The issues that need to be most frequently addressed in our lives for our personal growth and sanctification are the issues we will most readily try and hide. This is the natural bend of all humans and I believe that for many, not being under spiritual authority and leadership in a local context is greatly hindering the health of their soul and by extension their whole life. Many use “social media” type relationships as a substitute for the real thing and as an excuse to stay stuck in certain patterns that they may not even know are an issue because someone on the other side of a screen will always have an idealistic and filtered view, a curated image or your strengths and weaknesses.

This concern is shared with Lore Ferguson Wilbert, author of A Curious Faith and Handle With Care. Wilbert brings several vital corrections to the belief that our formation can be shipped off and digitized: 

There are a lot of benefits to social media, especially for people who live more isolated lives or who struggle with a lot of social anxiety. Sometimes a connection can be made in that space that wouldn’t have happened as quickly in person. There’s another side to that rapid connection, though, and that’s how easy it is to be lured by similarities or celebrity or access. This creates an imbalance in our brains because we feel connected to someone or something, but it’s a very one-dimensional connection. 

Just like when we first fall in love, it’s hard to convince ourselves that we’re not body-and-soul committed to this person because of all the feelings we have. Those feelings might propel the relationship forward toward more concrete commitment, but they will not cultivate a long-term, healthy relationship. The same with social media. It might light up the parts of our brain that make us feel something is real, but at the end of the day, real discipleship is not one-dimensional. I think we just need to keep that awareness in us as we use social media.

It helps me to think about it as a tool in my toolbox, but nothing more.

In our conversation, Wilbert highlighted the real sticking point for those struggling to understand the role of digital spaces in their discipleship: whether or not we can trust the tools themselves. The plethora of content and the way we receive that content is neither benign nor accidental. Algorithms are designed to point us to what we want, not what we need, and while digital spaces certainly are spaces for connection, they are bereft of the real, life-on-life work present when you are forced to share space and rub shoulders with people who aren’t as clean cut as their online personas.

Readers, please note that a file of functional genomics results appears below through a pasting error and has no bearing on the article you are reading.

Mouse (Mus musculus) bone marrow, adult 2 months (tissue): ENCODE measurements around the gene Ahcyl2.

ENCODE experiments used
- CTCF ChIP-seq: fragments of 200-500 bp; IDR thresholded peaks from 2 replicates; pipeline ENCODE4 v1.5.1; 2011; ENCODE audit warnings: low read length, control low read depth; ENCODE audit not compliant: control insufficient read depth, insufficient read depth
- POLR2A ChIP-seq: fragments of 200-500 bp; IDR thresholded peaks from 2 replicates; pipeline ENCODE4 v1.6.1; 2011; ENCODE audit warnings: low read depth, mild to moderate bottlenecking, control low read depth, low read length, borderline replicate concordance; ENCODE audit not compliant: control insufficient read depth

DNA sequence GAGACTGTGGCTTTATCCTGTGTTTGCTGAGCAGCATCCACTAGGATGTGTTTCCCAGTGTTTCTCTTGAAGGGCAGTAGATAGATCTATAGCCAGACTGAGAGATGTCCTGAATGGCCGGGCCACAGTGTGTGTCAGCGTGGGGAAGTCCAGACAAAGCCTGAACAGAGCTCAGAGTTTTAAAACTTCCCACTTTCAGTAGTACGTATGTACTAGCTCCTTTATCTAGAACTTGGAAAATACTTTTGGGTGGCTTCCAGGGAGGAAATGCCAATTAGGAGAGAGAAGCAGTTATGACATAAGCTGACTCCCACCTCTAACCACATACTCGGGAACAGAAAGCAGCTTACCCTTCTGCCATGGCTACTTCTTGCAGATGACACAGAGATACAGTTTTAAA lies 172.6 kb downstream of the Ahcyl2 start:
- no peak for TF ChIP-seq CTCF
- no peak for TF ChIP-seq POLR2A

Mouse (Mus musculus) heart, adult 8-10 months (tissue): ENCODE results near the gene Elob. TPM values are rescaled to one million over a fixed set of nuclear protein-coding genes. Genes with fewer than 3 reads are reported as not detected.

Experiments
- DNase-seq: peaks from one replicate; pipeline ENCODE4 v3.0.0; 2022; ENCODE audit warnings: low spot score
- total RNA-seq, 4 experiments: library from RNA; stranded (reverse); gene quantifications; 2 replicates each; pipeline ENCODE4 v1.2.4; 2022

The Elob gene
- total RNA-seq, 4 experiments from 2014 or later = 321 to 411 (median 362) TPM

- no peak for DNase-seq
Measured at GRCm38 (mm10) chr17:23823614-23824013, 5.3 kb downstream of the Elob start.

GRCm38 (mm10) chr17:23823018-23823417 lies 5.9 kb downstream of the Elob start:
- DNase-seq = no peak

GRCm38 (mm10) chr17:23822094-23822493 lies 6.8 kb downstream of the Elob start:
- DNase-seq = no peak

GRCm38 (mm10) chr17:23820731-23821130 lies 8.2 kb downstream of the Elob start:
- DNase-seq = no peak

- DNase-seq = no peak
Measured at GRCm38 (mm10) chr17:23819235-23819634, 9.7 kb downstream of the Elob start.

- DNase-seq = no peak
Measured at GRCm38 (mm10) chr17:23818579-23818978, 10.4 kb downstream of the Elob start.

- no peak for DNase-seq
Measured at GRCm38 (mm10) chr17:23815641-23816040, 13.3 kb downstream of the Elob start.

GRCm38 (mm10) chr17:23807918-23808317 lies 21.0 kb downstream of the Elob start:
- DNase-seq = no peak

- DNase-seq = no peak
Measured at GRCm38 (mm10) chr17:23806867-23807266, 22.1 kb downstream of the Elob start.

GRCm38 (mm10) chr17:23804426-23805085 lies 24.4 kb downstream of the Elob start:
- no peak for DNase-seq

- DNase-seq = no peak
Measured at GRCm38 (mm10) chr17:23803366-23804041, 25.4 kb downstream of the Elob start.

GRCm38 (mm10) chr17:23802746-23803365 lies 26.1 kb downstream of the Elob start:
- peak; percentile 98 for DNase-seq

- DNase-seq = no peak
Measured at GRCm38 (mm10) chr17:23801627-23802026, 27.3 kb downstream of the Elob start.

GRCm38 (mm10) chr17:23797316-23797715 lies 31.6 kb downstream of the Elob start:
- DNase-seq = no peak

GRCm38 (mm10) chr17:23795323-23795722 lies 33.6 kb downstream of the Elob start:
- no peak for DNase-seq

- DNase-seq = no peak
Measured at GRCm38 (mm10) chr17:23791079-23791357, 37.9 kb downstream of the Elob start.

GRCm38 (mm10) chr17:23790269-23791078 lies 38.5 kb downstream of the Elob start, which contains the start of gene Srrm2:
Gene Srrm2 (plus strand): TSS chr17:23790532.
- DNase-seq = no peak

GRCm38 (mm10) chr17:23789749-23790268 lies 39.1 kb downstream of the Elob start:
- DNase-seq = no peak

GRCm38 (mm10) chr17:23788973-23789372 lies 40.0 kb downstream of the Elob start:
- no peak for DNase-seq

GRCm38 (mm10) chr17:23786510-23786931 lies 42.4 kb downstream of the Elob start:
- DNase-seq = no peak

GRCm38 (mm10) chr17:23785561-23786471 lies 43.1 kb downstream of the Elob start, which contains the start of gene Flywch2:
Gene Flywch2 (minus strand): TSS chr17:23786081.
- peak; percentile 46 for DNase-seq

As Wilbert pointed out, using these tools requires, “a good amount of self-awareness.” And here, I think, lies the issue, without discipleship we are left unequipped when faced with how we will use the tools at our disposal. Wilbert explained: 

We are embodied humans and need other embodied humans. We were made to live on the earth and need to engage our local community, as well as engage our senses in nature. The internet can be a place to find information, but God gave us senses in order to lead to our flourishing, and that means we need tangible experiences as a part of our growth. For instance, the internet can teach us how to make a Rule of Life, but a Rule of Life on paper is useless unless it becomes embedded in our actual life. When it does, that’s when we grow, that’s when we’re spiritually formed.

It is in our embodied lives that we are truly formed. Because of the plethora of information at our disposal, we can easily mistake knowledge for wisdom, but it is in our embodied lives, in relationship with others, and in the covenant of shared community that we learn the lessons we need to navigate the digital world. In seeking formation solely in the digital space we are given a wide array of tools with no one to show us how to use them. Without a guide, excess can be just as dangerous as scarcity. 

Simply put: The digital world cannot replace embodied discipleship, the kind of discipleship that calls us out of ourselves and into the lives of others. This is not to say that the internet is not a place for community, mutual accountability, or learning. But it does mean that these tools are meant to be used with care, with an awareness that a good tool cannot replace the work itself in the life of the church or the communal wisdom learned by living among the people of God.